Soon, the franchise that’s been the fulcrum of a long-simmering family feud will be in the hands of Walmart heir Rob Walton after his group won the bidding for the coveted franchise with a $4.65 billion offer.
So, yes, this time it felt different.
“Way different,” Simmons said. “The quarterback position, adding Russ, that’s huge. But we’ve added so many players just around the board that I feel like it’s going to help us in every aspect.
“There’s just so many guys that we’ve added that I feel like has done nothing but improved us in every area, at every position, in every category.”
Among those newcomers are D.J. Jones, Randy Gregory, Alex Singleton, J.R. Reed and K’Waun Williams on defense and Billy Turner, Tom Compton, Ben Braden and Eric Tomlinson on offense.
Gregory, who underwent shoulder surgery shortly after signing a big free agent deal with Denver, will start training camp on the physically unable to perform list along with receiver K.J. Hamler.
The gem of Paton’s restoration project is Wilson, who is set to become Denver’s sixth different starting quarterback in the last six seasons.
Wilson is the first worthy successor to the job since Peyton Manning retired in 2016, and he’s the first celebrity quarterback in Denver since then, too.
Aside from Hackett, first-time offensive coordinator Justin Outten and passing coordinator Klint Kubiak, Wilson has his own team of assistants that includes a personal trainer, a strength and conditioning coach, and his own personal QB coach in former Seattle teammate Jake Heaps.
Just as they’ve been fine with Wilson’s offseason globe-trotting, the Broncos’ brain trust insists there’s no concerns over Wilson’s support system.
“First and foremost, to be able to have a quarterback play at a high level it takes a whole family and I think Russ has done a great job surrounding himself with a great support group and they’re all great people, we know them well,” Hackett said. “And you know, as we move forward, those are things that we’re just going to work through and discuss what’s best for the team. But you know, I want Ross to be playing at a very high level. So I want him to be able to have everything that he needs to be able to get to that height he needs.”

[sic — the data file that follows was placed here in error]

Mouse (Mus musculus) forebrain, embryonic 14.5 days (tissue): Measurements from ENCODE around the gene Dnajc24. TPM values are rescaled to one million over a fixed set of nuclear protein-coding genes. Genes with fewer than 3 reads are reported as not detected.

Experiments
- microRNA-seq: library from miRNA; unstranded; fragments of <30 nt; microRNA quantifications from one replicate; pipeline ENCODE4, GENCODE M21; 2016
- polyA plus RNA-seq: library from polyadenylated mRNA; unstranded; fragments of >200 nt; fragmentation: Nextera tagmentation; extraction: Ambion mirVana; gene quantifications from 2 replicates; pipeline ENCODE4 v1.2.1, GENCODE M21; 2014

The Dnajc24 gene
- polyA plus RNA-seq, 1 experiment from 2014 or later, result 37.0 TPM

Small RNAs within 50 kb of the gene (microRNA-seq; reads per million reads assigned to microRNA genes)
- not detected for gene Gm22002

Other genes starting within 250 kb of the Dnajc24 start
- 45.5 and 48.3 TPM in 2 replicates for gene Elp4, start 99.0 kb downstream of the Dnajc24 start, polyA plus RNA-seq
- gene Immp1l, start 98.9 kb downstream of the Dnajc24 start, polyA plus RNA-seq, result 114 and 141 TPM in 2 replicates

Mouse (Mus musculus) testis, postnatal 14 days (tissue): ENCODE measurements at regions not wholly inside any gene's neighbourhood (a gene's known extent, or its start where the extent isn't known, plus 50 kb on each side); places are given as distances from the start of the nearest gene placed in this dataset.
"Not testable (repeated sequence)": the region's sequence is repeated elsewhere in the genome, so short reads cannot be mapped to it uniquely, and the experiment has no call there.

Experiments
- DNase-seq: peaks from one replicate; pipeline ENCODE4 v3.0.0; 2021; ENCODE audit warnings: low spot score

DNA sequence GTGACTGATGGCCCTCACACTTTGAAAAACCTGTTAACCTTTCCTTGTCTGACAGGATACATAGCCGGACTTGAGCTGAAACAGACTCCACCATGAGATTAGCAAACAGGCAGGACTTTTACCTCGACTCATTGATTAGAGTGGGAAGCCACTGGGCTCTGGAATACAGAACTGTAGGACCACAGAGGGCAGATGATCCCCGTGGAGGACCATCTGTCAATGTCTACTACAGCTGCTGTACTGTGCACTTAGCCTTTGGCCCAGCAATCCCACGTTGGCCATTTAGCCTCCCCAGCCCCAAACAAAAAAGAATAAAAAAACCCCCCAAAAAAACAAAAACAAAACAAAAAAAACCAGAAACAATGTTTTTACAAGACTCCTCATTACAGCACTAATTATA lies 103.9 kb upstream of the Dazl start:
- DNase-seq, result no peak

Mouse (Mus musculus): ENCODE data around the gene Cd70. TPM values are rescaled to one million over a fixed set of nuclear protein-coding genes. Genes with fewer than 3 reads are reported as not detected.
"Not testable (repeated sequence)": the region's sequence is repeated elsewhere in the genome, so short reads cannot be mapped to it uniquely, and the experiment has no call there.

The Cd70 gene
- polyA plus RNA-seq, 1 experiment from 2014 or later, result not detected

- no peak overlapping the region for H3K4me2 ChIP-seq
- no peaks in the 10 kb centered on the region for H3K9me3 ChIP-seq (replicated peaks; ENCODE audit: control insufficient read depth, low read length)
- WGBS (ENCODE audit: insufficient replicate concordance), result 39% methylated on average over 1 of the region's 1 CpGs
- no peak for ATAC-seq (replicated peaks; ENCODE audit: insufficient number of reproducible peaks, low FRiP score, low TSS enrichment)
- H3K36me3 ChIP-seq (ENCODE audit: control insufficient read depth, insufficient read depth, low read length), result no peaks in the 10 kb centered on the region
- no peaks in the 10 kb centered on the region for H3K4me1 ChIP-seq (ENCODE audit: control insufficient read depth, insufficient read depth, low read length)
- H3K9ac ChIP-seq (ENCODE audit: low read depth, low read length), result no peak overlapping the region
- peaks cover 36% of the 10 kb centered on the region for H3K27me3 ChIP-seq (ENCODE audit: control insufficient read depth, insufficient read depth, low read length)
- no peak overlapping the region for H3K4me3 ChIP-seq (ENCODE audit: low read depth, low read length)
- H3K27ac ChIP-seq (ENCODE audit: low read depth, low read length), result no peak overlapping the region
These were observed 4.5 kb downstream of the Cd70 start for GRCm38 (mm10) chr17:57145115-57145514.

“I’ll just piggyback on that,” Paton said, “it’s not uncommon in this league nowadays for players to have” a team of personal assistants. “And he’s got a great team. And it’s very collaborative. They’re very respectful of any boundaries we have and really they become part of the, you know, the Bronco family.
“I mean, they’re just really great people and anything we can do to gain an edge … we’re all about winning. If it’s going to help us win, you know, we’re all for it.”
The Broncos are expected to officially change hands next month when the sale from the Bowlen family is rubberstamped by other NFL owners. The new ownership group includes Rob Walton’s daughter, Carrie Walton Penner, her husband, Greg Penner; Starbucks board chair Mellody Hobson and former U.S. Secretary of State Condoleezza Rice.
All of the offseason changes have Denver abuzz with excitement the franchise hasn’t seen since winning Super Bowl 50 in Manning’s farewell appearance.
“There’s so much buzz and excitement,” Simmons said. “I know I’ve gotten up here every year and talked about how excited I am for the season and how you know, I really feel confident and comfortable with the group that we have going in. This year is just, I don’t know, just a little different than years prior. So I’m really excited for the year.”
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